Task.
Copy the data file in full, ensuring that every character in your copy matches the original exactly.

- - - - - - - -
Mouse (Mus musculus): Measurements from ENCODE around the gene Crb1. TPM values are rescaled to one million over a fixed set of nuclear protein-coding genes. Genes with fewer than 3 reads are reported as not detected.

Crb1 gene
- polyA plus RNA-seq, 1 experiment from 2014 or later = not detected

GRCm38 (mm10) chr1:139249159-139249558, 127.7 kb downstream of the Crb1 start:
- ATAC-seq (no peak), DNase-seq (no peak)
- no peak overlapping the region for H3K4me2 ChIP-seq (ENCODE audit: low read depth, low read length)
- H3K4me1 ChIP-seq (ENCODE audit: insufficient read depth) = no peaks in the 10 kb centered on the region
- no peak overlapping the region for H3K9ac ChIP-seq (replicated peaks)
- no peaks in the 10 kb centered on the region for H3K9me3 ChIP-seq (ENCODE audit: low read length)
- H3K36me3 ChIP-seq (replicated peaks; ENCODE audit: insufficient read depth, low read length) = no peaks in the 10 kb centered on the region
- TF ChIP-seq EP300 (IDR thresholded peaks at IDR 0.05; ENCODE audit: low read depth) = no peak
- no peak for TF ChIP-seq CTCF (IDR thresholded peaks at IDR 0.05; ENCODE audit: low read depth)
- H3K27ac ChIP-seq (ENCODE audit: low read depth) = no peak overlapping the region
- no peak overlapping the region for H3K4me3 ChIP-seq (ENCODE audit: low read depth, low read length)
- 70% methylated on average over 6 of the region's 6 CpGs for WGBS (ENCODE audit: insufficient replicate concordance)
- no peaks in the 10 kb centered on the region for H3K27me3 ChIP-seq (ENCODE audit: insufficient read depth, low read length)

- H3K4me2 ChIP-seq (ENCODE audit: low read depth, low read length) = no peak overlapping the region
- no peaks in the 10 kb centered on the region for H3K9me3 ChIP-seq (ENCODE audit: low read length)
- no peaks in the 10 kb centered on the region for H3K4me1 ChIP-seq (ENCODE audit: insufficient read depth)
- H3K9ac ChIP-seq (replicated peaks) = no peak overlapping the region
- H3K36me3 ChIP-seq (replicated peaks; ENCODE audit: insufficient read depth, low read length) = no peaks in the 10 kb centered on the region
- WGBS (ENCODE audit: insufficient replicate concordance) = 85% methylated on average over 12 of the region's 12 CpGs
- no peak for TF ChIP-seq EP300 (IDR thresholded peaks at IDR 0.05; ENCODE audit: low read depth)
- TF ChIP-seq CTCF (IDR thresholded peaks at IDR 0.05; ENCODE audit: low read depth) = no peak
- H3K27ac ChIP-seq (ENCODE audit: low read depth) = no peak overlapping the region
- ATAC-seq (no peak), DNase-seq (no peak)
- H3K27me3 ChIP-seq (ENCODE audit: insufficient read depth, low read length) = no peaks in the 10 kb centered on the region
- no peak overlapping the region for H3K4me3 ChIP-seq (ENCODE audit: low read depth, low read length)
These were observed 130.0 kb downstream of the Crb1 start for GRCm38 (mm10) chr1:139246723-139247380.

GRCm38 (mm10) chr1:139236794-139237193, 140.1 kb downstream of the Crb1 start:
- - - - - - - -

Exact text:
Mouse (Mus musculus): Measurements from ENCODE around the gene Crb1. TPM values are rescaled to one million over a fixed set of nuclear protein-coding genes. Genes with fewer than 3 reads are reported as not detected.

Crb1 gene
- polyA plus RNA-seq, 1 experiment from 2014 or later = not detected

GRCm38 (mm10) chr1:139249159-139249558, 127.7 kb downstream of the Crb1 start:
- ATAC-seq (no peak), DNase-seq (no peak)
- no peak overlapping the region for H3K4me2 ChIP-seq (ENCODE audit: low read depth, low read length)
- H3K4me1 ChIP-seq (ENCODE audit: insufficient read depth) = no peaks in the 10 kb centered on the region
- no peak overlapping the region for H3K9ac ChIP-seq (replicated peaks)
- no peaks in the 10 kb centered on the region for H3K9me3 ChIP-seq (ENCODE audit: low read length)
- H3K36me3 ChIP-seq (replicated peaks; ENCODE audit: insufficient read depth, low read length) = no peaks in the 10 kb centered on the region
- TF ChIP-seq EP300 (IDR thresholded peaks at IDR 0.05; ENCODE audit: low read depth) = no peak
- no peak for TF ChIP-seq CTCF (IDR thresholded peaks at IDR 0.05; ENCODE audit: low read depth)
- H3K27ac ChIP-seq (ENCODE audit: low read depth) = no peak overlapping the region
- no peak overlapping the region for H3K4me3 ChIP-seq (ENCODE audit: low read depth, low read length)
- 70% methylated on average over 6 of the region's 6 CpGs for WGBS (ENCODE audit: insufficient replicate concordance)
- no peaks in the 10 kb centered on the region for H3K27me3 ChIP-seq (ENCODE audit: insufficient read depth, low read length)

- H3K4me2 ChIP-seq (ENCODE audit: low read depth, low read length) = no peak overlapping the region
- no peaks in the 10 kb centered on the region for H3K9me3 ChIP-seq (ENCODE audit: low read length)
- no peaks in the 10 kb centered on the region for H3K4me1 ChIP-seq (ENCODE audit: insufficient read depth)
- H3K9ac ChIP-seq (replicated peaks) = no peak overlapping the region
- H3K36me3 ChIP-seq (replicated peaks; ENCODE audit: insufficient read depth, low read length) = no peaks in the 10 kb centered on the region
- WGBS (ENCODE audit: insufficient replicate concordance) = 85% methylated on average over 12 of the region's 12 CpGs
- no peak for TF ChIP-seq EP300 (IDR thresholded peaks at IDR 0.05; ENCODE audit: low read depth)
- TF ChIP-seq CTCF (IDR thresholded peaks at IDR 0.05; ENCODE audit: low read depth) = no peak
- H3K27ac ChIP-seq (ENCODE audit: low read depth) = no peak overlapping the region
- ATAC-seq (no peak), DNase-seq (no peak)
- H3K27me3 ChIP-seq (ENCODE audit: insufficient read depth, low read length) = no peaks in the 10 kb centered on the region
- no peak overlapping the region for H3K4me3 ChIP-seq (ENCODE audit: low read depth, low read length)
These were observed 130.0 kb downstream of the Crb1 start for GRCm38 (mm10) chr1:139246723-139247380.

GRCm38 (mm10) chr1:139236794-139237193, 140.1 kb downstream of the Crb1 start: